Teacher of the Year’s Focus the First Week of School

The first week of school is a crucial time to get to know your learners and establish a classroom community. Having a clear focus and game plan can set the tone for creating a welcoming and successful learning environment. Here is my three-fold focus for the first week of school with some practical tips to implement with your learners.

1. Focus on Creating an Inviting Classroom

Welcome your students into your class as if you were welcoming them into your home. This will automatically reduce their anxiety and make them feel more at ease. Here are a few tips to do so:

  • Send out a welcome email to the students before the first day of class. Introduce yourself and provide some basic information about the class (location, time, materials needed, etc.). This information will help orient the students and help establish a connection with them. You might even be surprised that some of them will want to connect with you even before the first day of school.
  •  On the first day, be present in the classroom before the students arrive. Greet each one as they come in, learn their names (and the correct pronunciation), and ask each one a couple of questions to get to know them better. By doing this, you can informally assess their speaking and comprehension skills, but it can also help you connect with them on a personal level.
  • Make yourself available to the students as much as possible—during break time or after class, and provide your contact information.
  •  Model the behaviour you want to see in your class. Be friendly, smile, make everyone feel comfortable and valued. Even if that means going out of your way, do it. You won’t regret it.

2. Focus on Creating Student Connections

Many learners may be apprehensive about speaking in a new language with their peers, so make your activities student-centered, so they can get to know each other.

  • Arrange the desks in groups of four and invite students to join a group. Have them introduce themselves to each other and do a get-to-know-you icebreaker.
  •  A simple icebreaker like Find 3 things in common always works well with high elementary to advanced learners. Here’s how to do it:
    • Tell the students they are going to have an open conversation with their groups and the goal of the activity is to find three things in common with each other.
    •  Each person takes turns talking about themselves. Give them some directives—speak about their families, hobbies, studies, jobs, travels, and so on.
    •  Tell them that obvious similarities do not count (country of origin, gender, studying English, live in same city, etc.).
    •  Give them about 15 minutes to discuss.
    •  Circulate around the classroom to listen to the conversation (this serves to help you informally assess language skills, personality types, and learn something about them).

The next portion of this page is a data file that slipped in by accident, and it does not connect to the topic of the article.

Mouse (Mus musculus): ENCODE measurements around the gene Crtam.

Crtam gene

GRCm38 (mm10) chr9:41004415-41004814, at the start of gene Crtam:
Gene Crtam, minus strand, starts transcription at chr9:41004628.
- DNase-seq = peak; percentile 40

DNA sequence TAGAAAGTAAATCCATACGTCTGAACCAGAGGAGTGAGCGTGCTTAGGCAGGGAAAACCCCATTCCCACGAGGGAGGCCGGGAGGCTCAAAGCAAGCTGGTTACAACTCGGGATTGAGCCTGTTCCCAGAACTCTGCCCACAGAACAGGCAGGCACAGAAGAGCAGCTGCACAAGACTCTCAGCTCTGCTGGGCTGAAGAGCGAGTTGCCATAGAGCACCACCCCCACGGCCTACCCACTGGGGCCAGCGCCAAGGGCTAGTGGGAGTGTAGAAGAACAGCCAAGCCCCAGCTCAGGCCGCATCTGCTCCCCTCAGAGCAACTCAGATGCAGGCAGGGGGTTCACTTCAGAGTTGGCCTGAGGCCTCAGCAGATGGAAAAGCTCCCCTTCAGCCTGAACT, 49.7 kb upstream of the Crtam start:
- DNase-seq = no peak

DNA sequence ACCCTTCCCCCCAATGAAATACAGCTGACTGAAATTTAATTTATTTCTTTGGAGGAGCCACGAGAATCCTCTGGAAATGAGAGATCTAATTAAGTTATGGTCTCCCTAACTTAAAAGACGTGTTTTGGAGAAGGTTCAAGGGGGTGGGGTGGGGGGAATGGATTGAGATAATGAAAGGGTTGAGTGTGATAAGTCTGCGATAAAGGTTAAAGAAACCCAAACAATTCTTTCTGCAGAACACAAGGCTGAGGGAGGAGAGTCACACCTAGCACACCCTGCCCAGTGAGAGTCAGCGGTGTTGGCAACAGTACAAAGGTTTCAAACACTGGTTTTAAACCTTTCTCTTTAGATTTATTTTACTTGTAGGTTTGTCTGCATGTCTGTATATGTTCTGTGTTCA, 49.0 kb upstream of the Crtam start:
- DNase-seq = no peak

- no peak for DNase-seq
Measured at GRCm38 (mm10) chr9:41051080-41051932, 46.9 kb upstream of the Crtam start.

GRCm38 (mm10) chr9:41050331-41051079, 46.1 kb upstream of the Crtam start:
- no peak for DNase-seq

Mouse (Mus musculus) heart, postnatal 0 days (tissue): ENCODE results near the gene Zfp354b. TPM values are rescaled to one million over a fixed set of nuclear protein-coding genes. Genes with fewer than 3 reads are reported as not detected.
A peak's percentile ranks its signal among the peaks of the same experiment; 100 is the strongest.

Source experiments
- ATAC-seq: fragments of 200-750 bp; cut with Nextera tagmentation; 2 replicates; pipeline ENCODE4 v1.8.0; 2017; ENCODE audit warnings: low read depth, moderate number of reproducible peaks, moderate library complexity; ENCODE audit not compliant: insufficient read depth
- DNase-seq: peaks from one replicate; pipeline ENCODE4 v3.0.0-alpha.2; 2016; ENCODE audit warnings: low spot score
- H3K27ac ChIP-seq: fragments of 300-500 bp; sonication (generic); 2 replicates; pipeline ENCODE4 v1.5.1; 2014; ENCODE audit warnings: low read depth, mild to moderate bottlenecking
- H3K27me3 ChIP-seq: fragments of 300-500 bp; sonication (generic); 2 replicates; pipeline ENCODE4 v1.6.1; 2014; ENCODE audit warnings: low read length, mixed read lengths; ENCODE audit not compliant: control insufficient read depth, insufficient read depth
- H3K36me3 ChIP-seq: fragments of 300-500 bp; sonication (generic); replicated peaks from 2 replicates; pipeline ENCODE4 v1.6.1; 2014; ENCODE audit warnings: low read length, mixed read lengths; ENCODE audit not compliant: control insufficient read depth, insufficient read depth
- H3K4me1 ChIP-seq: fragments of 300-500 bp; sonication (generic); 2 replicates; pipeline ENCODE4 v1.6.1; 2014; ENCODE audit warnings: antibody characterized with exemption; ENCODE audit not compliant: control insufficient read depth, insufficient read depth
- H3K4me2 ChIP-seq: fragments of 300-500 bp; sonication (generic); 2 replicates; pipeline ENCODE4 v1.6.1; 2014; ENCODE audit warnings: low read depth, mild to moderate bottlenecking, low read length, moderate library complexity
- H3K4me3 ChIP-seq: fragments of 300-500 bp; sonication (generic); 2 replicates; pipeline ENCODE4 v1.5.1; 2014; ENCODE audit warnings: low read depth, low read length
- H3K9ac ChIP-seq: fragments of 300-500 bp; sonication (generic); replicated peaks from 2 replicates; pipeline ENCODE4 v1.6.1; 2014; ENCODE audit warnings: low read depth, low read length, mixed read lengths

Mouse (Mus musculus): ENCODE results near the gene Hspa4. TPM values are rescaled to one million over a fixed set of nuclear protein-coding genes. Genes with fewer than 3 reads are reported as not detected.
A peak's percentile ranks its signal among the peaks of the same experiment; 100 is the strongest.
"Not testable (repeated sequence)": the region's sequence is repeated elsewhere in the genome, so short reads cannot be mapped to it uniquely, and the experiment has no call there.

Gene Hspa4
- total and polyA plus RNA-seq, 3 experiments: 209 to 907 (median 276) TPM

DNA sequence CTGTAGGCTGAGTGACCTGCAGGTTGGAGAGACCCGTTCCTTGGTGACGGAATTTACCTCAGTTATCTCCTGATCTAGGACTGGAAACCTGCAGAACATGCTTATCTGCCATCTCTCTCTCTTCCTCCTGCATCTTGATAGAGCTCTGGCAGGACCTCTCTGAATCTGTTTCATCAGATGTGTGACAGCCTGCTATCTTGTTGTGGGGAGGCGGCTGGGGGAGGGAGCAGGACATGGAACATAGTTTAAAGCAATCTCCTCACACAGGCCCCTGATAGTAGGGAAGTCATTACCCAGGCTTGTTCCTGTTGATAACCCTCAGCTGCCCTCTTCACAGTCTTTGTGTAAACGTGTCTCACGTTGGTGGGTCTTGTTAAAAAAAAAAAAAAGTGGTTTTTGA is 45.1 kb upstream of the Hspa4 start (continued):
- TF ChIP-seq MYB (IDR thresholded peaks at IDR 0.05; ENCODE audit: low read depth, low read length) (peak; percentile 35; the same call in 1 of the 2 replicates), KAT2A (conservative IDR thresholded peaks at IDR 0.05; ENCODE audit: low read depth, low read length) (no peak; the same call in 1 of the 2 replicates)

•  Comment or even ask more questions to encourage more discussion.
    •  At the end of the activity, ask one member from each group to report back to the group.

You will notice students will have a certain level of comfort with one another after doing this icebreaker, and you will be more informed on how students interact in groups and their language abilities.

3. Focus on Collecting Student Information

Language Assessment

  • Even though your school may have a rigorous placement procedure, you may want to do a few short language tests to assess student skills. These tests certainly don’t count for marks (and you can tell the students that!), but will help inform you, their teacher, on where some of their strengths and weaknesses lie.

Self-Reflection Questionnaire

  • As a first homework assignment, give the student a questionnaire to provide more information on the students’ backgrounds, learning goals, time management, social skills and type of participant (see example questionnaire; .docx).
  • Collect the questionnaire in the next class, and, in the first week, have a follow-up face-to-face meeting with each student to discuss the questionnaire.

A three-fold focus can contribute to setting the right tone for establishing classroom interaction, creating personal connections with your students, and acquiring student information from informal and formal observations. By the end of the first week, you will better know and understand your learners in order to provide them an enjoyable and successful learning experience.

The sooner you get to know your students, the better it is for everyone.

What is your focus in the first week of school?

About Sherry Blok

Sherry Blok
Sherry Blok is the assistant director of programs at the Centre for Continuing Education, Concordia University. Montreal, Canada. She holds a master’s degree in second language education from McGill University and has more than 20 years of experience as an ESL lecturer in the intensive English program at Concordia University. She received the TESOL Teacher of the Year Award in 2015 and has presented nationally and internationally on topics related to English for academic purposes, global citizenship education, assessment, and teacher feedback.
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4 Responses to Teacher of the Year’s Focus the First Week of School

  1. AHMAD says:

    Yes it is helpful a lot and such kind of wonderful tips create the real authentic life situation.
    Ahmad zaied

  2. Barbara Dogger says:

    ‘Wonderful article! ‘Very practical, down-to-earth, and inviting. Thank you!!


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